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From The CriticsReviewer: Jay P. Goldsmith, MD (Tulane University School of Medicine)
Description: Part of a series about fetal and neonatal development sponsored by the Clinics in Developmental Medicine, this book reviews the contemporary knowledge about fetal behavior and includes a DVD with 26 videos using both ultrasound and MRI to demonstrate movement and activity of the fetus and newborn. Although meant for scientists studying fetal behavior, the book is appropriate for clinicians in its exploration of pregnancy-related factors and their effects on fetal and neonatal outcome and development.
Purpose: The book is based on the premise that fetal behavior and function will have significant effects on later postnatal development. Since behavior is an expression of neuronal development, then fetal behavior may give insight into the developing brain. These are worthy objectives, even at this early stage of research. The tools to investigate these behavioral changes are relatively crude at this time, but the promise of future research and potential interventional therapy makes this a fascinating book.
Audience: It is aimed primarily at scientists in the fields of behavioral psychology and physiology, but certain aspects have correlations to clinical situations such as fetal monitoring through biophysical profiles and fetal heart monitoring. The authors are an Austrian physiologist and a radiologist from major medical centers.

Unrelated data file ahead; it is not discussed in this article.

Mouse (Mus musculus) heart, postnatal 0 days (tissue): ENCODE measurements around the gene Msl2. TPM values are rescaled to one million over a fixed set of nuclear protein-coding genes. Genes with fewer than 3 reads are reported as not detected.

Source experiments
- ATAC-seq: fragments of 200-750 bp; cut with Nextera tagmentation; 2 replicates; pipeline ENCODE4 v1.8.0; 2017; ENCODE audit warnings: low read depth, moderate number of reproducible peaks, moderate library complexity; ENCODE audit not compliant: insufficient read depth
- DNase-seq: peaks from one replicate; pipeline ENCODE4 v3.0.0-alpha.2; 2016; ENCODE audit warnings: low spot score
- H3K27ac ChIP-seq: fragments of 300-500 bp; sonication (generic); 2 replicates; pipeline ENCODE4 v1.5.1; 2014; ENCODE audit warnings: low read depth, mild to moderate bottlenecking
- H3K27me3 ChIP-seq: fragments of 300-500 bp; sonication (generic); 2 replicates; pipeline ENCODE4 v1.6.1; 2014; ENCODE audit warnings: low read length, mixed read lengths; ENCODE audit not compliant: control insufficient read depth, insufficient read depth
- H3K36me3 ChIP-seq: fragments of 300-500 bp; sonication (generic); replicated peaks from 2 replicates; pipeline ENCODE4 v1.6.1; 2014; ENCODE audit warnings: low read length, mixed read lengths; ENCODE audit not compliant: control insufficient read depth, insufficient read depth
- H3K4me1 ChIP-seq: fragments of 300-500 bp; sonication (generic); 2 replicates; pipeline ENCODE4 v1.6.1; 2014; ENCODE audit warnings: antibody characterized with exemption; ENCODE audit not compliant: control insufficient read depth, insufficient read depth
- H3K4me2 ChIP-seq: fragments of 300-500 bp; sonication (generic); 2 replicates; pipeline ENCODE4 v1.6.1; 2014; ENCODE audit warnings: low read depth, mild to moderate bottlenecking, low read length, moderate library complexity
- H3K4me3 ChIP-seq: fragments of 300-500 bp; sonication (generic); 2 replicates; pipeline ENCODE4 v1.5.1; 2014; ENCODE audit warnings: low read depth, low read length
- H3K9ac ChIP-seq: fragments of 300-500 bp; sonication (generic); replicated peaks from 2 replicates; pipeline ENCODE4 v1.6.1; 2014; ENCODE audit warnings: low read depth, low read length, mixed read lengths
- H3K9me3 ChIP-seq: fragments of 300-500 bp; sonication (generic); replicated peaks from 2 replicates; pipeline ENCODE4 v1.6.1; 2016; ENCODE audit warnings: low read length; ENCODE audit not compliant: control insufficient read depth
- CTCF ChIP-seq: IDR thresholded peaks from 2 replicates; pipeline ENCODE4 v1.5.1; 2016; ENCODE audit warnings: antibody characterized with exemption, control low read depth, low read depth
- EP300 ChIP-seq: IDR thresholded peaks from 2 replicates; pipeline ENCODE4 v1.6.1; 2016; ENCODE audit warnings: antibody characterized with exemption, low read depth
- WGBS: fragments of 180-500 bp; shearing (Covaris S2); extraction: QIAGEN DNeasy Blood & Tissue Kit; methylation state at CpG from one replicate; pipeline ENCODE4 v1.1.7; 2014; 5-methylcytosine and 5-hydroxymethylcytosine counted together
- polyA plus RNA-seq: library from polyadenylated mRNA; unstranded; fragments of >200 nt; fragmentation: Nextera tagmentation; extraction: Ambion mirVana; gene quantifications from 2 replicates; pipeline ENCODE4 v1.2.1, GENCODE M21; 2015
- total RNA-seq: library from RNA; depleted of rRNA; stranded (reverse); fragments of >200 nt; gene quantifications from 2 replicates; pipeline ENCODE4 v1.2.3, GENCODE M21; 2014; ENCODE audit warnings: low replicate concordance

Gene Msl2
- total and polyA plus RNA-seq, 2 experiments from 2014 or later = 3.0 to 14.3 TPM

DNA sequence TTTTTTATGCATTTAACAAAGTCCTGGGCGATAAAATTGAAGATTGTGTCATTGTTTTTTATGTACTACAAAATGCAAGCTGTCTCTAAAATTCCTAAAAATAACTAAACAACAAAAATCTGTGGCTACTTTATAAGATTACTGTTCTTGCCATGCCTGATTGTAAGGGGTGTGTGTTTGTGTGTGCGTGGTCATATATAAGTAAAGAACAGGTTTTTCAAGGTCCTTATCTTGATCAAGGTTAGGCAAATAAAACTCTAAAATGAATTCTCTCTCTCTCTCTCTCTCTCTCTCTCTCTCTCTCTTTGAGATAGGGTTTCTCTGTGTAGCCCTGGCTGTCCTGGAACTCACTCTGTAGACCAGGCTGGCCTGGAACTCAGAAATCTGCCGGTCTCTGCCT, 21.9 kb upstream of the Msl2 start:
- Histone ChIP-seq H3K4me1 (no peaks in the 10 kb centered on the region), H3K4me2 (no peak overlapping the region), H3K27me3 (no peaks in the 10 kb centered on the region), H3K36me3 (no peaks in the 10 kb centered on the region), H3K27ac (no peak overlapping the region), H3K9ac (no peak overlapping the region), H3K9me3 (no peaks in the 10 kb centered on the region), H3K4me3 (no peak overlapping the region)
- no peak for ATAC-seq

Features: After a historical review of observations of fetal behavior, the book describes fetal movements and their mechanisms, determinants of fetal behavior, behavior in twins and laterality or handedness. The book ends with a discussion of the functional assessment of the fetal nervous system. As a clinician I was most interested in the relationship of fetal states to the well-known Prechtl states and quality of movement that are taught to every pediatric resident. The beautiful and clear videos on the DVD are a wonderful addition.
Assessment: This unique book brings together several decades of research on fetal behavior. Although it will mainly be of interest to behavioral researchers, it has clinical applicability to obstetricians, neonatologists, and pediatric neurologists. As the puzzle of the developing brain is explored, this book will add some understanding of the mechanisms and assessment of development of normal and abnormal behavior.